Legislation Proposed To Allow Health Coverage for Adult Children Under Federal Employee Health Plans

Legislation has been introduced to modify the law implementing the Federal Employees Health Benefits Program so employees could add coverage for their adult children who qualify.

Last week, we published an article on Your Adult Children and Federal Employee Health Insurance. The gist of the article was that while new health care legislation allowed adult children to age 26 to be carried on a federal employee’s health insurance beginning in 2010, the existing legislation for the Federal Employee’s Health Benefits Program did not allow the Office of Personnel Management (OPM) to implement this change.

OPM stated in its guidance:

Under the Affordable Care Act, adult children up to age 26 will be eligible for health insurance coverage. The effective date of this provision is the first day of the plan year that is six months following enactment of the law. For the Federal Employees Health Benefits (FEHB) Program, that means January 1, 2011.

In effect, while the health care legislation allowed children up to age 26 to be carried on their parents’ health insurance, OPM could not implement the change until January 2011—even though at least some insurance companies were willing to make the change to allow this to occur this year.

A new bill introduced in Congress this week would provide OPM with the legislative authority it needs to make the change. The FEHBP Dependent Coverage Extension Act, sponsored by Reps. Chris Van Hollen, D-Md.; Gerry Connelly, D-Va.; Kathy Dahlkemper, D-Pa.; and Del. Eleanor Holmes Norton, D-D.C., would amend the laws governing FEHBP so employees could add coverage for their adult children who qualify under the new guidelines during the current year’s plan.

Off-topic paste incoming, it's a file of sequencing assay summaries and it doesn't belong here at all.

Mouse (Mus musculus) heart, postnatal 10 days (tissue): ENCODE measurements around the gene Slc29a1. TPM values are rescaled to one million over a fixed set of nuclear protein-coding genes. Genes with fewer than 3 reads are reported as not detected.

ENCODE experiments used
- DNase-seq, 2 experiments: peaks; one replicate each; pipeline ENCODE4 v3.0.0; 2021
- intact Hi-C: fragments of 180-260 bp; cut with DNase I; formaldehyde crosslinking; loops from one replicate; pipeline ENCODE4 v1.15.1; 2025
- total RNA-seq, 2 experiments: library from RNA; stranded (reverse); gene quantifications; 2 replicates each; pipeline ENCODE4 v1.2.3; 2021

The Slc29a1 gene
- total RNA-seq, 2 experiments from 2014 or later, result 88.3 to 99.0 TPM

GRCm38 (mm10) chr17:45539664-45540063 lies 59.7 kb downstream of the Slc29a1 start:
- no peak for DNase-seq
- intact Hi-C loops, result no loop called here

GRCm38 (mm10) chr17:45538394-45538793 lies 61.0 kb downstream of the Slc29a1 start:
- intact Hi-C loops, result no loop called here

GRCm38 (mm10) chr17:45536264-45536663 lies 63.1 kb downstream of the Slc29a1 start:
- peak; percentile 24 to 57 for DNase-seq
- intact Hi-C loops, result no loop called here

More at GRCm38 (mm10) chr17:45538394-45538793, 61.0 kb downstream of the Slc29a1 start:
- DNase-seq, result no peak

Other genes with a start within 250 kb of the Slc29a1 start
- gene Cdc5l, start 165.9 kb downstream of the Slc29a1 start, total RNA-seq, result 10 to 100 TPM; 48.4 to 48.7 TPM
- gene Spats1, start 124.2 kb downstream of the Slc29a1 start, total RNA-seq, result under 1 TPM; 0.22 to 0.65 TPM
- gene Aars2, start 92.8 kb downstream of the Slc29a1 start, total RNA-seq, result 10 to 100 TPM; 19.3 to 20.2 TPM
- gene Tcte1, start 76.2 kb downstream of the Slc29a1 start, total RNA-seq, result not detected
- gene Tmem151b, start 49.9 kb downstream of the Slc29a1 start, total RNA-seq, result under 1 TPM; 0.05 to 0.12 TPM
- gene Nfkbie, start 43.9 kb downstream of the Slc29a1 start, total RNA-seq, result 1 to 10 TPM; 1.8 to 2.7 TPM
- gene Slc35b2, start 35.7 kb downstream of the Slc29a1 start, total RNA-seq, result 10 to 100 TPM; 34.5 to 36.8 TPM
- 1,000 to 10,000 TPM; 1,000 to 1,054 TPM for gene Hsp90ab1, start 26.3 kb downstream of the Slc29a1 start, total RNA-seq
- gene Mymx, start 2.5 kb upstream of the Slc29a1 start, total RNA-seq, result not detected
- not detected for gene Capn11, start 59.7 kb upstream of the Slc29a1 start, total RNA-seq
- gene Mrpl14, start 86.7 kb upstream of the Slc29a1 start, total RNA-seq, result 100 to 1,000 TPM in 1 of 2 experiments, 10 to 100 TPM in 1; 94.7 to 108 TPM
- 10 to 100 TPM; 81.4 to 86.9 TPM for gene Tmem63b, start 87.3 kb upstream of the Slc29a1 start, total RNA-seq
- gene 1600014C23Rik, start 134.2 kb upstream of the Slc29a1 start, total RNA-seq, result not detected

"This coverage would be particularly helpful to dependent children about to graduate from trade school, college or university who could have difficulty finding employment with health benefits in the present unfavorable job market," according to a press release from the National Active and Retired Federal Employees Association (NARFE).

I realize there are still a number of unanswered questions as to how the changes to the federal health program for employees will be administered with the changes that are occurring. As answers to these questions are provided in new guidance or regulations from OPM, we will advise our readers as soon as it is available.

About the Author

Ralph Smith has several decades of experience working with federal human resources issues. He has written extensively on a full range of human resources topics in books and newsletters and is a co-founder of two companies and several newsletters on federal human resources. Follow Ralph on Twitter: @RalphSmith47